There was one instance where we were reporting on the President's National Security Advisor, very early in the administration, General Flynn. And we had reported that he had spoken to Russians, contradicting what he had said before, that he had said he had not spoken to the Russians about relaxing sanctions. And the president gave a speech thereafter, in which he said that we had no sources for that story, that we said that we had nine sources. The president said we had no sources, and then subsequent to that, the two things happened. First, immediately he called for a leak investigation. So if we had no sources, and what we reported was not true, what exact leak was he calling for, why was he requesting an investigation? I mean, there would have been no true information then. Subsequent to that, he then fired his National Security Advisor, General Flynn, on the very grounds that he had lied to the vice-president when he told the vice-president that he had had no conversations with the Russians thereby validating the original story that we reported. Now we obtained that information from anonymous sources, and the President said we had none. In fact, we did have the nine sources that we said on the original story.
RW: You're listening to Colorado Matters. I'm Ryan Warner, and my guest is Marty Baron, Executive Editor of the Washington Post. This Friday he'll accept the Denver Press Club's highest honor. Here in Colorado it could be argued that an even more pressing issue is the financial health of journalism. When the editorial board at the Denver Post recently printed a scathing take down of its corporate owner, which has forced the firing of many journalists, you tweeted that it was extraordinary and courageous to speak up. Journalists are not typically supposed to be the news, but does this feel different to you?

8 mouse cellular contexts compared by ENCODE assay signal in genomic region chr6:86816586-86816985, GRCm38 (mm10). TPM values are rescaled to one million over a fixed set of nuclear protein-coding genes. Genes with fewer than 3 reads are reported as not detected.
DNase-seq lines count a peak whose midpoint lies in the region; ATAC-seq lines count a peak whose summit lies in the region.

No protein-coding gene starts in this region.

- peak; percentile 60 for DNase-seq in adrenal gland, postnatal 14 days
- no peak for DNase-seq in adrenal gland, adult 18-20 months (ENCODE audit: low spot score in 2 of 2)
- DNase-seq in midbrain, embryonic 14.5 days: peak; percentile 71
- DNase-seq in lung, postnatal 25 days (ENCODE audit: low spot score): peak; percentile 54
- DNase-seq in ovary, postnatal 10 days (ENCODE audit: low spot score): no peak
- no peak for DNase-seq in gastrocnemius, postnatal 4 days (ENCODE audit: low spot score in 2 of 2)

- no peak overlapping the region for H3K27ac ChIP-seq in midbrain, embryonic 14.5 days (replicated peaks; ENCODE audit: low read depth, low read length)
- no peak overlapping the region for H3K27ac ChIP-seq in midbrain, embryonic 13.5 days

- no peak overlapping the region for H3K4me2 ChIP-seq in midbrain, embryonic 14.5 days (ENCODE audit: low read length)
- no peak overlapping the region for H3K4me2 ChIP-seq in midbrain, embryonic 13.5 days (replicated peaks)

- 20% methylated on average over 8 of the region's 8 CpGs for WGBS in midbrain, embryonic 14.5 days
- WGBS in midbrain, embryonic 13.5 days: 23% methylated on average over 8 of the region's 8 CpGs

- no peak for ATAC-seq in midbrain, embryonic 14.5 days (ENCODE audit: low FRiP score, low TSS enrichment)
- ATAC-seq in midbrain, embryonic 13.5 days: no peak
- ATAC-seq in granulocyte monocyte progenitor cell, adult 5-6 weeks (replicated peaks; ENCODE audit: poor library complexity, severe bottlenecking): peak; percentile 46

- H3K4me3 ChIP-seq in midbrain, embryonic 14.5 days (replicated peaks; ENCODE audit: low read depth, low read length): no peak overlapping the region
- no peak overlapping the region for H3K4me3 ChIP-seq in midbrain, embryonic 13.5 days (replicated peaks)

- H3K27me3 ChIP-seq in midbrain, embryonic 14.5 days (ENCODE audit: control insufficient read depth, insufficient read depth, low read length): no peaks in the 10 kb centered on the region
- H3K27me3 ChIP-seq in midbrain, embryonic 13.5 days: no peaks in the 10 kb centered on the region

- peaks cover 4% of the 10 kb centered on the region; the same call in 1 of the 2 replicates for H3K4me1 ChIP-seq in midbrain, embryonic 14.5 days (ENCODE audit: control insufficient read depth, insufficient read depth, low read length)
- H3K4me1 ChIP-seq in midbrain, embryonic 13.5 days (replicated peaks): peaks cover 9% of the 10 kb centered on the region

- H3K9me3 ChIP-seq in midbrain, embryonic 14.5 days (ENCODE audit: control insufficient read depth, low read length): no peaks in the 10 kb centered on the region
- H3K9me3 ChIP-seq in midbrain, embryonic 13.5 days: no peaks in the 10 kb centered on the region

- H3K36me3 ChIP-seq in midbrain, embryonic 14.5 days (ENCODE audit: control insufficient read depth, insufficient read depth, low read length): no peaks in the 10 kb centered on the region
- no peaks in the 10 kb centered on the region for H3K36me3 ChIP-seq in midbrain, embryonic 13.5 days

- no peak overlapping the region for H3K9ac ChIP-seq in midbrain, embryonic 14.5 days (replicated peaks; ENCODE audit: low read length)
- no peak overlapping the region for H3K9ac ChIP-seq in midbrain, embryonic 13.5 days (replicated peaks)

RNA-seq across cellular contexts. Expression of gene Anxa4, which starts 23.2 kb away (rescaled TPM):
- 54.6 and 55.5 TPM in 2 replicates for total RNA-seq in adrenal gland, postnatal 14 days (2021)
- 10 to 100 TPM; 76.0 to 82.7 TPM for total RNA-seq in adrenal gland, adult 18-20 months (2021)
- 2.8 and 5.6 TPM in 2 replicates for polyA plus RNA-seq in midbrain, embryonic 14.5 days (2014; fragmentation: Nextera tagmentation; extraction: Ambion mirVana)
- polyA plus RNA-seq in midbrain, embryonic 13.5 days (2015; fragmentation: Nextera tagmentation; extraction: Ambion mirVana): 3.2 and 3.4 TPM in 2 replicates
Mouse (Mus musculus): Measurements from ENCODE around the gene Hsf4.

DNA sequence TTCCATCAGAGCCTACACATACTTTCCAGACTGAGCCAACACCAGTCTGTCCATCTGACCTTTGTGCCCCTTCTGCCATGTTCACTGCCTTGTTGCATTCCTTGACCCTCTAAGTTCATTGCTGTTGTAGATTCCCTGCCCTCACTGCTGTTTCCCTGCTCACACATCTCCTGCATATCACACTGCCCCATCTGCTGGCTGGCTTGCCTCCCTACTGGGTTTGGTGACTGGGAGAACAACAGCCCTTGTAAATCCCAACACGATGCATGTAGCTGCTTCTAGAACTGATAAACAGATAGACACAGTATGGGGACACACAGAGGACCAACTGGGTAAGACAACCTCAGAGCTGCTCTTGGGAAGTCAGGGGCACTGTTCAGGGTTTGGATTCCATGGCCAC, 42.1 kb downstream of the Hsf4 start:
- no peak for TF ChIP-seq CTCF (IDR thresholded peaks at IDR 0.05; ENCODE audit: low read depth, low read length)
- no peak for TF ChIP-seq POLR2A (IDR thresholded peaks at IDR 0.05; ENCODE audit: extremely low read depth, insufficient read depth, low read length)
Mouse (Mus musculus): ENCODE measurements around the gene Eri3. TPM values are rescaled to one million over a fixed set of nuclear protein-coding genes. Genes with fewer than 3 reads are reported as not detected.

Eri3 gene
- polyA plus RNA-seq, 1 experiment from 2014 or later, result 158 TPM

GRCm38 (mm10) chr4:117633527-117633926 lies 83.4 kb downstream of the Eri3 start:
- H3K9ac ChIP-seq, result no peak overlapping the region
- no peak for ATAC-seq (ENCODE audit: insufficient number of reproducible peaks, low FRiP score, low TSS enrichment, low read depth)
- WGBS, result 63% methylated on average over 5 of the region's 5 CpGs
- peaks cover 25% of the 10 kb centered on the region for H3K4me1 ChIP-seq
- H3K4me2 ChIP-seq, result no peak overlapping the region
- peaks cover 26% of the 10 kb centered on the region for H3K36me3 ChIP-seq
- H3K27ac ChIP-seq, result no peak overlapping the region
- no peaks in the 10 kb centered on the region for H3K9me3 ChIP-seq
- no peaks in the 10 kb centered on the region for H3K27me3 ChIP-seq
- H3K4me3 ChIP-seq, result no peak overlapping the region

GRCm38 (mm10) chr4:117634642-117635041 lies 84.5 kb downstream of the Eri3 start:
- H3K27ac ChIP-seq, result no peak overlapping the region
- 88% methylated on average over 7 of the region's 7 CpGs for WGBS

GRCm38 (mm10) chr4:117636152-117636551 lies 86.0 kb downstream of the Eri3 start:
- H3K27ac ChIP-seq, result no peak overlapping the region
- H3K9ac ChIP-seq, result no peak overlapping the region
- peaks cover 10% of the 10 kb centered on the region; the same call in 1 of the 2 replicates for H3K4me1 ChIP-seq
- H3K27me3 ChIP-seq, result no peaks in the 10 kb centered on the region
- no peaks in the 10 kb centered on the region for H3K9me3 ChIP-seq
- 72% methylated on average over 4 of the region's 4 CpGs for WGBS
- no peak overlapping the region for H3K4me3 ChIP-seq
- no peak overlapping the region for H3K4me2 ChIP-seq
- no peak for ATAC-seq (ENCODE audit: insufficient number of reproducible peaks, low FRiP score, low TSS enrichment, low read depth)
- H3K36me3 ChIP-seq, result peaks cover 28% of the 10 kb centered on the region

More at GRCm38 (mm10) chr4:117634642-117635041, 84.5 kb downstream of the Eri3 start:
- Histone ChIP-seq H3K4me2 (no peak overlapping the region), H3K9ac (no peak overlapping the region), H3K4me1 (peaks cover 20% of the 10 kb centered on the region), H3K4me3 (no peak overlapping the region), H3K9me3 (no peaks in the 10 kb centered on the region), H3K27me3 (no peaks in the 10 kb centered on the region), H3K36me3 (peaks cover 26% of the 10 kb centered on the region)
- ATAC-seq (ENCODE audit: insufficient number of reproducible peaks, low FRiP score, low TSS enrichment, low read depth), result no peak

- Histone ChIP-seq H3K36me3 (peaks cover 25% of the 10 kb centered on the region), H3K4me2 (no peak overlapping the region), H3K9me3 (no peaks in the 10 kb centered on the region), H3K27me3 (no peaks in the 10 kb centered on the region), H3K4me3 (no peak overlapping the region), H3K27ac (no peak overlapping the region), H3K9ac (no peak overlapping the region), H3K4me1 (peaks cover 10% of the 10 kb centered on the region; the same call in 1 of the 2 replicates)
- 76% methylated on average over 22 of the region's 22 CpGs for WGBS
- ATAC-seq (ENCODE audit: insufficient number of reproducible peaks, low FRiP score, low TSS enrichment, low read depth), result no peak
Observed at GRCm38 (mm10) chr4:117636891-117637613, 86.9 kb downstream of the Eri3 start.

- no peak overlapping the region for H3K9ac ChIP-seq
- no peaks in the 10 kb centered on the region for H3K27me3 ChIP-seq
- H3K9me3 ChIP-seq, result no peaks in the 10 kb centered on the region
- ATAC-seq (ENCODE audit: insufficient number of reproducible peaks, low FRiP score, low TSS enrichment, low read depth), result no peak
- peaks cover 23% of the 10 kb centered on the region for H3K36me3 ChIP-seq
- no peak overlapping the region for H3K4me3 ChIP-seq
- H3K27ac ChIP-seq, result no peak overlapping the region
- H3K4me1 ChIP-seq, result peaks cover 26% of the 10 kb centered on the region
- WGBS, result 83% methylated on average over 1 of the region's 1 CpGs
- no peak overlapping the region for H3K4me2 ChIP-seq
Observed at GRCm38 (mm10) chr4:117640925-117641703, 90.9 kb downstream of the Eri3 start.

MB: Unfortunately, they are the news because you have a newsroom there, which is about 90 to 100 people, and it's being cut by a third in a major growing metropolitan area like Denver. Quite honestly, having 60 people in a newsroom is just insufficient to cover a metropolitan area of that size. It's just impossible. That's a very difficult situation, and I think that were that to occur, and it appears that it is going to occur, civic life in the Denver area is going to suffer as it would in any other major metropolitan area.
RW: Some people at the Denver Post and in Colorado are calling for a wealthy individual or group to step up and try to buy it. It makes me think, of course, of Jeff Bezos buying the Washington Post. How has that changed things? First of all, do you have many conversations with him? I wonder if he ever talks to you about revenue.
MB: Our senior management here has a conversation with Jeff once every two weeks. We talk about tactics and strategies, a whole range of subjects in that realm. We never talk about our stories that we're working on. He's never assigned a story, never suppressed a story. He's never even critiqued a story. We operate entirely with independence. Typically, in our conversations with him we don't talk about revenue. We talk about how we might get more subscribers, how we might get more readers, pricing structure, new technology, all of that. I cannot even think of a conversation that we've had where we've talked about overall revenue. We might talk about revenue that we're getting from subscriptions or something like that as a way of measuring our success on that front, and we've had a lot, but we don't talk about the overall financial performance of the company.
RW: Are you a firm believer that people have to pay to read the news?
MB: I am a firm believer that it's necessary, that if people don't pay for quality news the very fact is they're not going to get quality news. It's simply impossible to sustain news organizations on advertising alone especially in an environment where we have so much competition particularly from major tech firms like Google, like Apple, like Facebook. People are going to have to pay, and I think they should pay. Traditionally, they have paid. If you bought a newspaper in the old days, and even in the current days, you actually paid for that newspaper. Now there were always people who were standing outside the box, outside the newspaper box looking in and reading the headlines on the front page, and they wouldn't put a quarter in the box. We have many millions of people like that these days, and they expect to actually get the news for free. They want to glance at a couple of stories and look at a few paragraphs. The reality is that if news organizations like ours or like the Denver Post or other newspapers around the country are going to survive, people are going to have to pay for that coverage. Otherwise, there just won't be any coverage.
RW: That is Pulitzer Prize winner Marty Baron, Executive Editor of the Washington Post. He plans to be in Colorado later this week to accept the highest award from the Denver Press Club. This is Colorado Matters from CPR News.